At thirteen-years old, I attended a month long intensive fluency clinic to fix my severe stutter. If I didn’t do well, I would stutter forever.
I didn’t do well.
Fast forward eighteen years to a moment when I was answering questions as part of a talk I gave at the National Stuttering Association’s (NSA) annual conference. “Why do most people who stutter that find peace with their stuttering leave the community altogether without turning back to helps others just like them?” This question came from a founding member of the stuttering self-help community, and lodged itself in the forefront of my mind. Its powerful message still resonates through me as I write five years later.
These two stories from two very different moments in my life came to mind as I tried to recreate the hopelessness that I felt as a teenager looking forward into my uncertain future if I continued to stutter. The questions that paralyzed my life and thoughts in childhood:
How would I survive?
Who could I become?
What could I do for a living?
Who would marry me?
No thirteen-year-old should be worrying about these questions. Did I have a choice? No. I did not have the emotional and cognitive maturity to see beyond the immediate anxiety. Although my parents did all they could to ensure I had the best help, it failed in accordance with the available and trending options of the 1990s, many of which are still impeding those who seek to change. But, it’s not constructive to place blame or wallow in regret over what could have been.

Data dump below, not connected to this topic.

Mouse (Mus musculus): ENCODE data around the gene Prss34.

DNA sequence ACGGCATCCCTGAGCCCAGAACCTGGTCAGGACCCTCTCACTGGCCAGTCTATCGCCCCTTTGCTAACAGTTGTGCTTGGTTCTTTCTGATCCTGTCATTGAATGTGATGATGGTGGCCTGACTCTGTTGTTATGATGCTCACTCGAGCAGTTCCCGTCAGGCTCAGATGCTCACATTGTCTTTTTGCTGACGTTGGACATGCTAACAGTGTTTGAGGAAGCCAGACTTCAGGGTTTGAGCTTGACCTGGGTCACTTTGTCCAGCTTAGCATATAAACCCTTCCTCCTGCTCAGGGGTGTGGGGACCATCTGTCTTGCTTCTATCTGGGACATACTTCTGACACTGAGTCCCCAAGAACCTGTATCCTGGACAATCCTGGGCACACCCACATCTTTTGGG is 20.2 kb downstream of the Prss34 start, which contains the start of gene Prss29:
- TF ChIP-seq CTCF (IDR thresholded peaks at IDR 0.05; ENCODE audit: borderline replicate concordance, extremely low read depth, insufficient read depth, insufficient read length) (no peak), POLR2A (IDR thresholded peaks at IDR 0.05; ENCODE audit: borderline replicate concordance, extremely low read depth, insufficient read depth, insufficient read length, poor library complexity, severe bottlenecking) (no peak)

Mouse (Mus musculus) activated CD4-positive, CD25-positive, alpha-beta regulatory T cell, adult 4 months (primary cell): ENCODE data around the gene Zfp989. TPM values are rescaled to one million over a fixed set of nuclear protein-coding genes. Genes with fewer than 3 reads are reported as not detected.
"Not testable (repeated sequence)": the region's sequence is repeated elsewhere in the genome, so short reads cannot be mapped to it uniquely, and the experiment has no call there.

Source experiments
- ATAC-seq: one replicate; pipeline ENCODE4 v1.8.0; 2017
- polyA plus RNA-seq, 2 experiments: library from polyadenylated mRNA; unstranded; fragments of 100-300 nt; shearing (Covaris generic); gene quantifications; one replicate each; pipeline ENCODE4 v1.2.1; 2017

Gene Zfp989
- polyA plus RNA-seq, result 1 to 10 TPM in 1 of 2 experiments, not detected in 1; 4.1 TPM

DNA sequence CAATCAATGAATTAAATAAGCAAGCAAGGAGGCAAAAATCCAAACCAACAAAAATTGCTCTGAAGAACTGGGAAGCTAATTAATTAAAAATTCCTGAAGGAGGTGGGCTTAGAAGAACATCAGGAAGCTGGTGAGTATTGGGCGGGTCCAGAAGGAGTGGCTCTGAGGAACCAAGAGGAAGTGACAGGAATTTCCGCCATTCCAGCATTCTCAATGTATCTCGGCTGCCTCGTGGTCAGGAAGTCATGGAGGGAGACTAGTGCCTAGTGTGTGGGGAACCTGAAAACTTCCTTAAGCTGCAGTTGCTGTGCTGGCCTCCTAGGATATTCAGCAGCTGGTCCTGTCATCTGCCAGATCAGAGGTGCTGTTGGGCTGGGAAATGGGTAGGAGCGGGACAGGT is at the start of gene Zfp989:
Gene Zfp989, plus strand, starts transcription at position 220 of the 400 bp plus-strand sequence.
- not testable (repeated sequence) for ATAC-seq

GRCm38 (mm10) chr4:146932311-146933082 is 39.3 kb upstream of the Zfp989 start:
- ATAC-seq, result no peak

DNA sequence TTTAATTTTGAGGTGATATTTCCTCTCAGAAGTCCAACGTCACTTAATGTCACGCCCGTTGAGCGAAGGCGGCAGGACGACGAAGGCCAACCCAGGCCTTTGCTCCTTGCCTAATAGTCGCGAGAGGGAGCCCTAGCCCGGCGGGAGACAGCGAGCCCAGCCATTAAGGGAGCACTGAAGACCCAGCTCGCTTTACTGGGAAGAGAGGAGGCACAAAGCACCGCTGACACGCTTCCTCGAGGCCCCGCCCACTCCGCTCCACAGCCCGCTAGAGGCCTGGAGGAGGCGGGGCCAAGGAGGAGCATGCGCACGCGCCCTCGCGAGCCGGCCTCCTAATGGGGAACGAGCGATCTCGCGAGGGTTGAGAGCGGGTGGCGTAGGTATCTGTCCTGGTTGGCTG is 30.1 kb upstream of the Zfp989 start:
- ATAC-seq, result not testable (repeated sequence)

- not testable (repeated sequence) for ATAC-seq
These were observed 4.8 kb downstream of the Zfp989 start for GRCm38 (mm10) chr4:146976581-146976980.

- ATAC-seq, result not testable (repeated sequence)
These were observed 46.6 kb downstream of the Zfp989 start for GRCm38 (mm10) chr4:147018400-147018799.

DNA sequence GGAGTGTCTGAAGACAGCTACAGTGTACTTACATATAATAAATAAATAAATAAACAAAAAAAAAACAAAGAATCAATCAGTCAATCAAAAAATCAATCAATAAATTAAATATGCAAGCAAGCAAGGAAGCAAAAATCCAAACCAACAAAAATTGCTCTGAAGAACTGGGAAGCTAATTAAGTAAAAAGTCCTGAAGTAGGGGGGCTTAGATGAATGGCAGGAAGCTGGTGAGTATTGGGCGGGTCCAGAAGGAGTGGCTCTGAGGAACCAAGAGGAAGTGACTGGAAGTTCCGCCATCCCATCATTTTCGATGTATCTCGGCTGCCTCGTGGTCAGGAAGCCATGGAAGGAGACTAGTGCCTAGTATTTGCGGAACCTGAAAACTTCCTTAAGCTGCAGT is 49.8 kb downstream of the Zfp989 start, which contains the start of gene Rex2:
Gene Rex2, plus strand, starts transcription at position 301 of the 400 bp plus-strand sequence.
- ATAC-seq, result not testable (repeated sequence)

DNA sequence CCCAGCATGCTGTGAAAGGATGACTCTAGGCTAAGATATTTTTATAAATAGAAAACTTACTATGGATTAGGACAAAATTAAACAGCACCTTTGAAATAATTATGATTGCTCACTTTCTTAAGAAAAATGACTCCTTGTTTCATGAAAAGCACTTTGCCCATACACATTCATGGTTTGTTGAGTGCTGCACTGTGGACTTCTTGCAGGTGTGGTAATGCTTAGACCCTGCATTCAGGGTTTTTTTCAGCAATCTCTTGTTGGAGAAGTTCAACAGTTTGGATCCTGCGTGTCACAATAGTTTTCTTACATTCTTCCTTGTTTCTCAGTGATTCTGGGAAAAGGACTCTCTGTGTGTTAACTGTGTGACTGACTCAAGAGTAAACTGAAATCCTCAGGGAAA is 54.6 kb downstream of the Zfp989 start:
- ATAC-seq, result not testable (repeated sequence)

Yet, I wonder, what was different about my confrontation with stuttering at 27 years old than all of my previous failed attempts to change, aside from not pursing fluency? Part of me believes it may have been simply growing up and experiencing life while another is not comfortable without a deeper exploration.
For this analysis, I am writing with the belief that speech therapy and speech-language pathologists (SLP) were critical catalysts to my eventual success. However, a more nuanced review of their role in my journey will come later.
With feet firmly planted in my shoes at thirteen years old, let’s march forward. The existence is unimaginable unless you have lived through it. I couldn’t envision my future beyond the present moment, and only tried to make it to the next day. Navigating school, friendships, speech therapy, sports, and all the demands of life coming of age as a teenager who stuttered made me question whether life would ever get better. Stuttering and its side effects influenced every waking moment of my life.